If you or someone you know has recently been bitten by a dog and plans to pursue a dog bite injury case, it is important to take into account these considerations:
- Under California Civil Code Section 3342, a dog owner is held in strict liability if their dog bites a person who is lawfully on public or private property. There is no one free-bite rule in California that lets the owner off with a warning if their dog bites a person.
- A dog owner can also be found to be negligent, and therefore liable, in many cases. Allowing a dog to roam free is in violation of local leash law and is considered to be negligence by the dog owner.
- Certain dog breeds have stricter laws when it comes to liability. Owners of dogs that are considered to be dangerous breeds such as Pit Bulls, Mastiffs, Rottweilers, Cane Corsos, or German Shepherds are often held at strict liability because the breed is considered dangerous.
- It is important to have a clear understanding of all of the facts of the case. It is useful to keep in mind the potential that the injured party could have been trespassing, provoking the dog, or in general could be found to be comparatively at fault
- It is important to take note of any economic losses that occurred. These economic damages could include medical bills and loss of earnings from having to take time off of work.
- One non-economic damage to consider is the physical scars sustained from the incident. Sometimes, plastic surgery might be needed in the future for scar revision surgery.
- Another economic damage to consider is overall emotional trauma. The incident could cause long-term mental and emotional problems due to PTSD. Psychologists, family, and friends are great witnesses to PTSD, the newly found fear of dogs, and other mental aspects that developed as a result of the incident.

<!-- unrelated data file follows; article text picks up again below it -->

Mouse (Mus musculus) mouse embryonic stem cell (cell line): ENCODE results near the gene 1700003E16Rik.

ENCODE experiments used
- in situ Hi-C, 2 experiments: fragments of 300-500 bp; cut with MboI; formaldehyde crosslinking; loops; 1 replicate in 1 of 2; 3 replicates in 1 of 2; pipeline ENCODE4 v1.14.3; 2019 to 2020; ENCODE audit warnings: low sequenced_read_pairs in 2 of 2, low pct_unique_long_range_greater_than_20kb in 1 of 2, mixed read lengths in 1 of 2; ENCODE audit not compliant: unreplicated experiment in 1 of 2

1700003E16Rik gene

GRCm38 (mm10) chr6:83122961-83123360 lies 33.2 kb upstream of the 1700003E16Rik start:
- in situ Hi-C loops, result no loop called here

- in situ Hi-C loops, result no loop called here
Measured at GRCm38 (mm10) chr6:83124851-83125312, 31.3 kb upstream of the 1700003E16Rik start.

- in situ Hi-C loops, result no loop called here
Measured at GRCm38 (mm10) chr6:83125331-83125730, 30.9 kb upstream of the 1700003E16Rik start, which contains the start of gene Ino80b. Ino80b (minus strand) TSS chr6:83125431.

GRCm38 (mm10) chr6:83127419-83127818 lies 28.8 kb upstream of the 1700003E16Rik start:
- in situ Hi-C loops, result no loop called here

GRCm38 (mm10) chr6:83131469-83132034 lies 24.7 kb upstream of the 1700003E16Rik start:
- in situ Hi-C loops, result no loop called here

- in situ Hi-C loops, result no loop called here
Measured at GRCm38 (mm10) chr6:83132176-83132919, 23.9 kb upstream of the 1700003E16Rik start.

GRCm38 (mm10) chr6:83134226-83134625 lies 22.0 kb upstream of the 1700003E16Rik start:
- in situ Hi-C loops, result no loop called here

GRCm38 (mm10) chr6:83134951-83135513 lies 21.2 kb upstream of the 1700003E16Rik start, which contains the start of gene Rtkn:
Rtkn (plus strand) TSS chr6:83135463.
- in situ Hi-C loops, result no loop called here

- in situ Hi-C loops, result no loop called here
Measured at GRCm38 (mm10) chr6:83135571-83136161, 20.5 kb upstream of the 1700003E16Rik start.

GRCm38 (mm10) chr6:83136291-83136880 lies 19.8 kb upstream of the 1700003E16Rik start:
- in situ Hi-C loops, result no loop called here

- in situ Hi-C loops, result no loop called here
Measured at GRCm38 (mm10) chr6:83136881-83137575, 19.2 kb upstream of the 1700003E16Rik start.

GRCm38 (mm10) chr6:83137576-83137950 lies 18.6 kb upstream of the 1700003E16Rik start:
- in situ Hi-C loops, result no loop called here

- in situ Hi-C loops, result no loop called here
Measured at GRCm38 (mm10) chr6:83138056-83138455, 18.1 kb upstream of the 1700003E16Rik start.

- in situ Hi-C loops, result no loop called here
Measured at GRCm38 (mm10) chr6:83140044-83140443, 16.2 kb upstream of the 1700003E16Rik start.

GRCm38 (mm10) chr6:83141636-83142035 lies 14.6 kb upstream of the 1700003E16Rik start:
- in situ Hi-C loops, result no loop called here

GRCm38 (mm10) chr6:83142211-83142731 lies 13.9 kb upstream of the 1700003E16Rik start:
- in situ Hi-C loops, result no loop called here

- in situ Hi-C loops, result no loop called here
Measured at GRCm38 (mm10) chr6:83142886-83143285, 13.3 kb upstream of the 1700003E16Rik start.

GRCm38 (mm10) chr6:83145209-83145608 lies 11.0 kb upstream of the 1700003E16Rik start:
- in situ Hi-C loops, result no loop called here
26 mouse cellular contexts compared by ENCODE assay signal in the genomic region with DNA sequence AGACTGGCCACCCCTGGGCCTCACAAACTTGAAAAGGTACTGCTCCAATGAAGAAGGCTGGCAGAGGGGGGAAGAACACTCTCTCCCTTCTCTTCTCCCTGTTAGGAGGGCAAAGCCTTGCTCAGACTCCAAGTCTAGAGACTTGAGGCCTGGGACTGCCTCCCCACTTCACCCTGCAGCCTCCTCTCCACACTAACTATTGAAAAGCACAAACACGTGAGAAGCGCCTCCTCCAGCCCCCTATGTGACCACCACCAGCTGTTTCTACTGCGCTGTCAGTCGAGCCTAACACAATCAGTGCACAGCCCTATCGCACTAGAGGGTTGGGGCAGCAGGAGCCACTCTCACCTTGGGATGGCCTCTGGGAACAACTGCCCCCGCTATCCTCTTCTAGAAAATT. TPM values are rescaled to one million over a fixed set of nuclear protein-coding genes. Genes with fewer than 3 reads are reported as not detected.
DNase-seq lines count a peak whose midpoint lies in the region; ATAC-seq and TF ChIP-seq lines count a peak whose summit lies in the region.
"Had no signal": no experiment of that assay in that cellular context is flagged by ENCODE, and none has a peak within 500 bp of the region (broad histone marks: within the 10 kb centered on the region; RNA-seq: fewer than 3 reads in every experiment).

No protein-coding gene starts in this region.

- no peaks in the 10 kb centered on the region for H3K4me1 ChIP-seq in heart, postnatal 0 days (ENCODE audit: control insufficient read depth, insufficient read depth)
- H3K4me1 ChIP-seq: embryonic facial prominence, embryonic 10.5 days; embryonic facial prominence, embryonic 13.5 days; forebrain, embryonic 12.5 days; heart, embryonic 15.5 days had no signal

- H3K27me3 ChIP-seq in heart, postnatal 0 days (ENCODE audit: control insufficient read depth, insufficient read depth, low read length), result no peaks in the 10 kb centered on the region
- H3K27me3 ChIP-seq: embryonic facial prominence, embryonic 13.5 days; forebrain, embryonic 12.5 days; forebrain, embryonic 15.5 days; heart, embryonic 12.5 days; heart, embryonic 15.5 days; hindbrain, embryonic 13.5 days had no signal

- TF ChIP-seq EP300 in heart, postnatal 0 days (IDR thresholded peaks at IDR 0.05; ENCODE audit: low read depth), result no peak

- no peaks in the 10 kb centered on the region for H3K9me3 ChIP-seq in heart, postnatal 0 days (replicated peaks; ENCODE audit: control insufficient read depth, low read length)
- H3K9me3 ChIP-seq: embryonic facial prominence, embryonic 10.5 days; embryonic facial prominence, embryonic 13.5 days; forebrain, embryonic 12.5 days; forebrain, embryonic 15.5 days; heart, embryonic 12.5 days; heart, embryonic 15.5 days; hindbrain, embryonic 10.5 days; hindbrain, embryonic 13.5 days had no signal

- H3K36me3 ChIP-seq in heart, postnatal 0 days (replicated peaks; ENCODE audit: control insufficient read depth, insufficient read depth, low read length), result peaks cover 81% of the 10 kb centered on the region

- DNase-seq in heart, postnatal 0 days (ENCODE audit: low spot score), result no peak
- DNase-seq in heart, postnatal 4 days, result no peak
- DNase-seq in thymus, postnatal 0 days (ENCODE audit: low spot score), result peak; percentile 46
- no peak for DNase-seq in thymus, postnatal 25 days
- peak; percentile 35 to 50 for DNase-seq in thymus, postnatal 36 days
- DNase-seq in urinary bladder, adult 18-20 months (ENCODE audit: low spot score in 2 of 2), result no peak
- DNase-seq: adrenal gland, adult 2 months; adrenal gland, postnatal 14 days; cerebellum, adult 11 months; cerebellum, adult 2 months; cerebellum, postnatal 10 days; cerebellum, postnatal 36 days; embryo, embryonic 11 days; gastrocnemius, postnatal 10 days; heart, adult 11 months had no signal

Deep Pockets Consideration (aka who can pay?)
- Most homeowners have liability insurance in their homeowner's or renter's policy. However, dog owners that have what are considered to be dangerous dog breeds may be excluded from this coverage as their homeowner's or renter's insurance company might not offer it as they consider the dog too high of a liability.
- If the dog owner doesn't have insurance, are they able to pay? It is important to take into consideration the dog owner's current and future assets when asking this question. Recently, we settled a claim for a postal worker against an uninsured dog owner for some money paid up-front plus monthly payments over 5 years.
Taking into account these considerations is important when establishing your dog bite injury case. Dog bite claims involve many unique and sometimes complex issues. It is always a good idea to consult an attorney who is experienced in handling these claims. Kohn Law Office provides free initial consultation on injury and dog bite claims, and all cases are handled on a contingency basis where there is no fee unless there is a recovery. If you have questions, we would love to help, so please call us at 760-721-8182.